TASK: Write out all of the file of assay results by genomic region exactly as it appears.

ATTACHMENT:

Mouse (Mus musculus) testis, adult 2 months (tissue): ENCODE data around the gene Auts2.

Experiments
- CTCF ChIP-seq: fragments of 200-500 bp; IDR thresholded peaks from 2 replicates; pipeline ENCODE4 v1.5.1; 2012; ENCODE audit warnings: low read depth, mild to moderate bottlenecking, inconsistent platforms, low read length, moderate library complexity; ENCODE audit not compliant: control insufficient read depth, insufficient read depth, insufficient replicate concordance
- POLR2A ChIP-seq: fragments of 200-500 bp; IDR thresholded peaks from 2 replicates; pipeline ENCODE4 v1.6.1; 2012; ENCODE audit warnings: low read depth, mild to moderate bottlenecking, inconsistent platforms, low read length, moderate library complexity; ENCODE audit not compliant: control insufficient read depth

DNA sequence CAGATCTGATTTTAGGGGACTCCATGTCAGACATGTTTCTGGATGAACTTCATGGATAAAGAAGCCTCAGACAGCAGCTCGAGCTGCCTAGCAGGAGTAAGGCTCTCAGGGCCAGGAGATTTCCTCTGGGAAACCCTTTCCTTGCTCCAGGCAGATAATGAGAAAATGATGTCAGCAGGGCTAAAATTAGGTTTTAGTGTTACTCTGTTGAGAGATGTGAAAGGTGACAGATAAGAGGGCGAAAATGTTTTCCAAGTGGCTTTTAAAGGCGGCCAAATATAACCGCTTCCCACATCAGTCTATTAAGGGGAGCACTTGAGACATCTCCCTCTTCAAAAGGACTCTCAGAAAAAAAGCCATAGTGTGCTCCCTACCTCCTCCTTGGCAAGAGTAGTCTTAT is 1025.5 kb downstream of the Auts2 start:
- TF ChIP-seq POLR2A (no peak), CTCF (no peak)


Mouse (Mus musculus) testis, adult 2 months (tissue): ENCODE data around the gene Auts2.

Experiments
- CTCF ChIP-seq: fragments of 200-500 bp; IDR thresholded peaks from 2 replicates; pipeline ENCODE4 v1.5.1; 2012; ENCODE audit warnings: low read depth, mild to moderate bottlenecking, inconsistent platforms, low read length, moderate library complexity; ENCODE audit not compliant: control insufficient read depth, insufficient read depth, insufficient replicate concordance
- POLR2A ChIP-seq: fragments of 200-500 bp; IDR thresholded peaks from 2 replicates; pipeline ENCODE4 v1.6.1; 2012; ENCODE audit warnings: low read depth, mild to moderate bottlenecking, inconsistent platforms, low read length, moderate library complexity; ENCODE audit not compliant: control insufficient read depth

DNA sequence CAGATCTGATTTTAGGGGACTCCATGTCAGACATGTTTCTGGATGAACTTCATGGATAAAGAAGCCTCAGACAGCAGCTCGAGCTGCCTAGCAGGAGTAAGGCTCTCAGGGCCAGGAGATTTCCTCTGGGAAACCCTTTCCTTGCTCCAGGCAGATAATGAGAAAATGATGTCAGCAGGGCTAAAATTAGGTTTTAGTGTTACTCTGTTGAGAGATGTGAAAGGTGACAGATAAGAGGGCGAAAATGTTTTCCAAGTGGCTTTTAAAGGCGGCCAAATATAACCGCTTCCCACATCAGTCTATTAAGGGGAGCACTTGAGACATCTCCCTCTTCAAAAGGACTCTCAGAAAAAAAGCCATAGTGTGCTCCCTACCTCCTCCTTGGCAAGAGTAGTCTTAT is 1025.5 kb downstream of the Auts2 start:
- TF ChIP-seq POLR2A (no peak), CTCF (no peak)